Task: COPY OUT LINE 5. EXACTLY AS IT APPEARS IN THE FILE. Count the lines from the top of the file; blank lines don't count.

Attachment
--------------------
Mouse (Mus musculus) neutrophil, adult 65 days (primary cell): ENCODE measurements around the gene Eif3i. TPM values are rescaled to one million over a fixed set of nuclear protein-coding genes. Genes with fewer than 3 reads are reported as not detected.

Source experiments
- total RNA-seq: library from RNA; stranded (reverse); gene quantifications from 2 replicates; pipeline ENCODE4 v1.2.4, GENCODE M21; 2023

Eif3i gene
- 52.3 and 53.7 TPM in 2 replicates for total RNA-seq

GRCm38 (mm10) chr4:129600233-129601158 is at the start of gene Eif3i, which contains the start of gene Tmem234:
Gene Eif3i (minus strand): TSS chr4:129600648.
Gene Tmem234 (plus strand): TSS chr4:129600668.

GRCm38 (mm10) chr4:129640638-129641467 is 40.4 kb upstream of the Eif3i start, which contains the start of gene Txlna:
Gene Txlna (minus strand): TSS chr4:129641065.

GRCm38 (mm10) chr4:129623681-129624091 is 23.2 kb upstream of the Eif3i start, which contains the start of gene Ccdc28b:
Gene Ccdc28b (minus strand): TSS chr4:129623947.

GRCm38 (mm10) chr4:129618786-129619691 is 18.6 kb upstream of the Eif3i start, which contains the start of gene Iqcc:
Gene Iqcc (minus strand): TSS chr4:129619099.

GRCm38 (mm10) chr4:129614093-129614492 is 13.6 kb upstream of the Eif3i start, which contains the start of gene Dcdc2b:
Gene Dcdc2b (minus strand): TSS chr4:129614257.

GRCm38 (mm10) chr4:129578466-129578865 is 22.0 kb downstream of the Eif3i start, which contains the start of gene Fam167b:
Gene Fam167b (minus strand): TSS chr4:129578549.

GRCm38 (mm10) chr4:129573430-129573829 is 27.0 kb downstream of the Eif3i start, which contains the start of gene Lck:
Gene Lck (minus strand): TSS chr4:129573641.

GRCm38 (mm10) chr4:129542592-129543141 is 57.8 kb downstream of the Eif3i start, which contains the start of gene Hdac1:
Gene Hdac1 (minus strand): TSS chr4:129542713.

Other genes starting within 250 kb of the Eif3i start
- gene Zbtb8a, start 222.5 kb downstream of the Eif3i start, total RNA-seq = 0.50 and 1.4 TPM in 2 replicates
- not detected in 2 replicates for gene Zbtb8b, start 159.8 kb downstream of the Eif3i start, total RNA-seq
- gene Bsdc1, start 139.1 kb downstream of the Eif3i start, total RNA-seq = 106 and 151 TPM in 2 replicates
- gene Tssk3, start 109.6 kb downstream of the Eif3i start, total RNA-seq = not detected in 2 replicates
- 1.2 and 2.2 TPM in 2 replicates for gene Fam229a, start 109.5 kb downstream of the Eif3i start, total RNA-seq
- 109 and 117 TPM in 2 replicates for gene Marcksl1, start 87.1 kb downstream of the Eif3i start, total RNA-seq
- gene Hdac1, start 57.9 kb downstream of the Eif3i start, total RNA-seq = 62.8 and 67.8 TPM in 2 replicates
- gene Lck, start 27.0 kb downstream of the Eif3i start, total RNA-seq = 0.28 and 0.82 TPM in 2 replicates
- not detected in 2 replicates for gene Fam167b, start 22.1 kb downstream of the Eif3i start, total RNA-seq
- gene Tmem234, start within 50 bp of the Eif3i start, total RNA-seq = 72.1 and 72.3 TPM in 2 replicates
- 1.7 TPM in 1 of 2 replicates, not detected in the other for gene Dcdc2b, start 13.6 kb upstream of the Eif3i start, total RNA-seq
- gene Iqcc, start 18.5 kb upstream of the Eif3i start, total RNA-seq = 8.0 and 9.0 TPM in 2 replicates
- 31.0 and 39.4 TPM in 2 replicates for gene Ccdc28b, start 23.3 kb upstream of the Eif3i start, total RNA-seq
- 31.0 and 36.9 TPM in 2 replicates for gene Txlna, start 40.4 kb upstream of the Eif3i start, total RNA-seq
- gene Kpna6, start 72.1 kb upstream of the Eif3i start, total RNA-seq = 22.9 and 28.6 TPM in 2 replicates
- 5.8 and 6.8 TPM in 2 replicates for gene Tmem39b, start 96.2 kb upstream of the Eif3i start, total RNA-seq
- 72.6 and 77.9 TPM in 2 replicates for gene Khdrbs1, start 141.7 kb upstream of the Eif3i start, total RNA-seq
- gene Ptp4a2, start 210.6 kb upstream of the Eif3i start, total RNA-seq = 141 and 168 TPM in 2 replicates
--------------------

- 52.3 and 53.7 TPM in 2 replicates for total RNA-seq